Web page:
Mako about 2 years ago

Please change the street names to something that better reflects the inclusivity and community that the City of Fairfax represents. The name change is long overdue considering how Northern Virginia has become one of the most diverse communities in the country. Many other communities have been challenging and have rectified racially insensitive names. These racially insensitive names make us extremely uncomfortable after witnessing recent examples of racial injustice. We urge the City of Fairfax to consider the name change that the current and future generation will thank us for.

Ryan about 2 years ago

The street names in Mosby Woods were selected to commemorate and glorify the old south and the Jim Crow area. As such, I find them highly offensive and it’s long past time to change them. Please change them to reflect more inclusive names and values. It’s time we let go of old names that justify a terrible war against so many Americans.

JFinley about 2 years ago

I am writing as a member of the Mosby Woods community, living on Traveler Street. Please let me preface this message by saying I was born in “the south’, to parents who were both born and grew up in “the north”, and I was raised in an environment that promoted love, grace, acceptance, understanding, fairness and inclusion. As an adult I taught in an ‘inner city” public school, spending seven years with students and their parents and fellow teachers who were from multi-ethnic origins. The lessons I learned from my parents were paramount in my success as a teacher, peer and, in many cases as time went on, a friend. I understand and appreciate the need to change anything, be it a name, statue, marker or section of a “learning tool”, that symbolizes or suggests racism, prejudice or intimidation. When discussions began on renaming Mosby Woods and associated street names it was clear there would be varying opinions of what names should be considered for change. Watching the video recording of the City Council Work Session, specifically the implementation process for the City Seal, Monuments and Street Names, I understand and respect the need to change government identifiers, markers and names within the City of Fairfax. Reviewing the proposed list of names the City is considering for change, I reviewed “The Glossary of Civil War Terms” (published by the American Battlefield Trust - an organization that “preserves America’s hallowed battlegrounds and educates the public about what happened there and why it matters.” The list of terms did not include the name ‘Traveler’. Referencing Webster’s dictionary, Roget’s Thesaurus and a ‘Yahoo’ search of the word Traveler, definitions are as follows: one who makes a journey, tourists, passenger/rider, wayfarer. There is no reference to “Traveler” being a civil war general’s horse or any reference to the civil war. Residents of the 11 homes on Traveler Street include 3 families who ‘traveled’ here from other countries, several families who routinely ‘travel’ for work or pleasure and/or have family members from other states or countries who ‘travel’ here to visit them. What better name for our street than “Traveler” … or perhaps Travelers…? Based on its definition, word ‘Traveler’ is not “profane, obscene, offensive, ethnically, socially or racially offensive or disparaging. That Being Said, I am requesting the City Council consider removing the name of Traveler Street from its list of Mosby Woods street names that have been recommended for change or, as you have proposed to do with the City Seal, monuments and markers, simply ‘modify’ our street name to ‘Travelers Street. I thank all on the City Council for their dedication and the time each invests in making the City of Fairfax a welcoming, inclusive and safe environment for all who live and work here! Respectfully Submitted, C.M. Andrews - 3206 Traveler Street, Fairfax (703-517-1995)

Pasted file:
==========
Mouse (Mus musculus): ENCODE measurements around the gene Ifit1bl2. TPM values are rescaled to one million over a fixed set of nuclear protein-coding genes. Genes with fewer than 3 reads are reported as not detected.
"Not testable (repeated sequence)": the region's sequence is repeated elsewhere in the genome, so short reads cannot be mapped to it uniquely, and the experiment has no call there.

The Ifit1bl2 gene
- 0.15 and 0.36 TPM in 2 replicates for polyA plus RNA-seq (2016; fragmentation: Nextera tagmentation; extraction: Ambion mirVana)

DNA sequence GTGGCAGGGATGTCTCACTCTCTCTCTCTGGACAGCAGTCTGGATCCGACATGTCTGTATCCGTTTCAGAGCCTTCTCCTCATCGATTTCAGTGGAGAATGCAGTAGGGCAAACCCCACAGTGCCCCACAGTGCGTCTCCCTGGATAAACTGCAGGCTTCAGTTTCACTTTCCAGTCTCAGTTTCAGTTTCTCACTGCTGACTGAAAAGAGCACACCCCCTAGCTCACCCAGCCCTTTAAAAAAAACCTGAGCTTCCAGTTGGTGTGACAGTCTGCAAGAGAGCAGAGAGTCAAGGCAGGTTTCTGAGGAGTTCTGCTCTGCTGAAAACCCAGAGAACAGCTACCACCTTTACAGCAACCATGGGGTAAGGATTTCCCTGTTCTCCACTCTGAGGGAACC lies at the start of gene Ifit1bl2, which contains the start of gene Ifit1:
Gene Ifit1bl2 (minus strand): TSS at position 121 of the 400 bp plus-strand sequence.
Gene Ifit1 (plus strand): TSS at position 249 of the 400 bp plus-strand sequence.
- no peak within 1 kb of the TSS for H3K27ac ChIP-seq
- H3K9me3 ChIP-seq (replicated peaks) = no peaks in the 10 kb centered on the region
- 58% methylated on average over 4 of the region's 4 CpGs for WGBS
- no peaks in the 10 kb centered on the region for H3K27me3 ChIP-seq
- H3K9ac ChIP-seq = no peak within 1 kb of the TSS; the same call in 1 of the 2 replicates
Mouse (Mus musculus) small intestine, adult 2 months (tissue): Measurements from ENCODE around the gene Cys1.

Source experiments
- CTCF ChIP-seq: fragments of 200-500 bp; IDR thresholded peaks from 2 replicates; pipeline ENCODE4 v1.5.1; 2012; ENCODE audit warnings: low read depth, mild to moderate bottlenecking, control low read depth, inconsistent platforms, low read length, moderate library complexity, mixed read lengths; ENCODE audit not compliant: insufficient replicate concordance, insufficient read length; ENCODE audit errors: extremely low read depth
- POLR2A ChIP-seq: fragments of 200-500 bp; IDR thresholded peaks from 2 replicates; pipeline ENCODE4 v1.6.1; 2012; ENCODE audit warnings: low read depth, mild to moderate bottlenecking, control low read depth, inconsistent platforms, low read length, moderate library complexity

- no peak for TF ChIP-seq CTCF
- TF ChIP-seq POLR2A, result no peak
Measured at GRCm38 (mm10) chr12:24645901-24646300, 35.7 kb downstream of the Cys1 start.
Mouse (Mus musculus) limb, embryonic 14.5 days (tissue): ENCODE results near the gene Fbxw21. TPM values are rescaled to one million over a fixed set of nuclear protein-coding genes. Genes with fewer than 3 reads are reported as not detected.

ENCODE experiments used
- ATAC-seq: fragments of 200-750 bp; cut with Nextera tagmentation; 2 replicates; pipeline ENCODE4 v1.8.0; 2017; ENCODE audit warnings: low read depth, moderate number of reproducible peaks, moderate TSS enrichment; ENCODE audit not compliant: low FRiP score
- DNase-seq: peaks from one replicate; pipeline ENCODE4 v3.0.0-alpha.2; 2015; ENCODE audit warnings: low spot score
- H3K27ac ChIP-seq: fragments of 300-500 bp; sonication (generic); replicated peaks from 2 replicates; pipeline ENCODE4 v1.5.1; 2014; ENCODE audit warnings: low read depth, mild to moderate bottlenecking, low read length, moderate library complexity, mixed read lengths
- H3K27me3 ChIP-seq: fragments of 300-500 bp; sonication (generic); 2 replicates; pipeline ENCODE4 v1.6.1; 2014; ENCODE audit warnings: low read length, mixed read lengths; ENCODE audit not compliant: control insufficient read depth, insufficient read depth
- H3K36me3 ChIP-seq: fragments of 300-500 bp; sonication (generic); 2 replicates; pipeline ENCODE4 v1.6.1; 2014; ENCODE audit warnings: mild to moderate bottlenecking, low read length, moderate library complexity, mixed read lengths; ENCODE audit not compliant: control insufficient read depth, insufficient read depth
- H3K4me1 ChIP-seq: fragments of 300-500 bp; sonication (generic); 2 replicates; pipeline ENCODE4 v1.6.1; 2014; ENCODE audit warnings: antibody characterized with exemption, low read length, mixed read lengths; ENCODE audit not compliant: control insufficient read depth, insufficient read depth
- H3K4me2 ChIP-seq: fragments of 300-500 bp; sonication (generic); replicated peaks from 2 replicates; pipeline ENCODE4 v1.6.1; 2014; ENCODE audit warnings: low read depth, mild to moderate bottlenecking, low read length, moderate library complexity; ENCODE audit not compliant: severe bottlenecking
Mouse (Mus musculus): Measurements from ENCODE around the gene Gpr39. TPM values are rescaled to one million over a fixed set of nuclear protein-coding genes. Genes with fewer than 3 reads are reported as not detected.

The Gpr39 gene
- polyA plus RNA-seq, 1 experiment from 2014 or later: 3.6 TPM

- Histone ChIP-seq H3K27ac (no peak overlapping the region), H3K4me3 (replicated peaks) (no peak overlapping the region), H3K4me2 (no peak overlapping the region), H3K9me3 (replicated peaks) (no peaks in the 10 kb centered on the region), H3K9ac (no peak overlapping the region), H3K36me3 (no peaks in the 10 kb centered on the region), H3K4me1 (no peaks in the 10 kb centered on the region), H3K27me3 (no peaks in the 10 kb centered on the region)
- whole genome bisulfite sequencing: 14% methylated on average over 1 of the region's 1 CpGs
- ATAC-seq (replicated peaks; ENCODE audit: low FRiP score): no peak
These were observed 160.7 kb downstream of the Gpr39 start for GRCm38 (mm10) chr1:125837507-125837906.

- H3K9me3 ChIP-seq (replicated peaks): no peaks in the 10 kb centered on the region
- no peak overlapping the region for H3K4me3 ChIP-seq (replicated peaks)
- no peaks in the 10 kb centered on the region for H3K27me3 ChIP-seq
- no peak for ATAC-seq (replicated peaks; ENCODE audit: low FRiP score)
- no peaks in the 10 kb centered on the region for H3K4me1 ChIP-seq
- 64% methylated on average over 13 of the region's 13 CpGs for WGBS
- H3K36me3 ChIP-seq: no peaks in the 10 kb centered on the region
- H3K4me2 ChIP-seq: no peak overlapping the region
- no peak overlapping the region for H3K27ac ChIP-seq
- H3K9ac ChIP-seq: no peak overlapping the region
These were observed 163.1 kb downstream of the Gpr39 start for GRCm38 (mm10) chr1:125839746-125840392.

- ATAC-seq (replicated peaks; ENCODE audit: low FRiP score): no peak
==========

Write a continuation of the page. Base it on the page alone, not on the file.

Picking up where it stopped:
CMA over 2 years ago

Changing street names in Mosby Woods represents nothing. History will not be changed by a street name. For example what does the word “Plantation” mean? Look it up, it’s a piece of land where consumer goods are grown. People need to focus on not dividing our country by looking at everything as racist.

Think over 2 years ago

As a resident of Scarlet Circle, I am against changing this street name. This should not represent anything controversial. It is a color.

TDizzyus over 2 years ago